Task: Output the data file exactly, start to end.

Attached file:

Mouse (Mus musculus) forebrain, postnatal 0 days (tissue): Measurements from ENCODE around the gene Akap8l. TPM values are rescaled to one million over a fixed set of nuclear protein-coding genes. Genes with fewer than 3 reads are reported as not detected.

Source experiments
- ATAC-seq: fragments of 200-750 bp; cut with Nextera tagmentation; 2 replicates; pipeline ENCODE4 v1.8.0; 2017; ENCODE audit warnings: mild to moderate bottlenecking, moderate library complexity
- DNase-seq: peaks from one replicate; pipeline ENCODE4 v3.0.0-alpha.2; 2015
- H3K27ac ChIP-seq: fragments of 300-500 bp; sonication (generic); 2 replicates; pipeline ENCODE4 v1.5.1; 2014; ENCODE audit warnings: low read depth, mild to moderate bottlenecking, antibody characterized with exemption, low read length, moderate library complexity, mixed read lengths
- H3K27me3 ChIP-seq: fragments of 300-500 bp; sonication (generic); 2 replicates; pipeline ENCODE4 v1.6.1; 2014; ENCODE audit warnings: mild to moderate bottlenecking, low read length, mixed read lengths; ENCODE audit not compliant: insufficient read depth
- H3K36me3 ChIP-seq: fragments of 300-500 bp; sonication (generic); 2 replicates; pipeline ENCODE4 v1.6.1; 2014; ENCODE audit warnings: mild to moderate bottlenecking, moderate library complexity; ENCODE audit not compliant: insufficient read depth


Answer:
Mouse (Mus musculus) forebrain, postnatal 0 days (tissue): Measurements from ENCODE around the gene Akap8l. TPM values are rescaled to one million over a fixed set of nuclear protein-coding genes. Genes with fewer than 3 reads are reported as not detected.

Source experiments
- ATAC-seq: fragments of 200-750 bp; cut with Nextera tagmentation; 2 replicates; pipeline ENCODE4 v1.8.0; 2017; ENCODE audit warnings: mild to moderate bottlenecking, moderate library complexity
- DNase-seq: peaks from one replicate; pipeline ENCODE4 v3.0.0-alpha.2; 2015
- H3K27ac ChIP-seq: fragments of 300-500 bp; sonication (generic); 2 replicates; pipeline ENCODE4 v1.5.1; 2014; ENCODE audit warnings: low read depth, mild to moderate bottlenecking, antibody characterized with exemption, low read length, moderate library complexity, mixed read lengths
- H3K27me3 ChIP-seq: fragments of 300-500 bp; sonication (generic); 2 replicates; pipeline ENCODE4 v1.6.1; 2014; ENCODE audit warnings: mild to moderate bottlenecking, low read length, mixed read lengths; ENCODE audit not compliant: insufficient read depth
- H3K36me3 ChIP-seq: fragments of 300-500 bp; sonication (generic); 2 replicates; pipeline ENCODE4 v1.6.1; 2014; ENCODE audit warnings: mild to moderate bottlenecking, moderate library complexity; ENCODE audit not compliant: insufficient read depth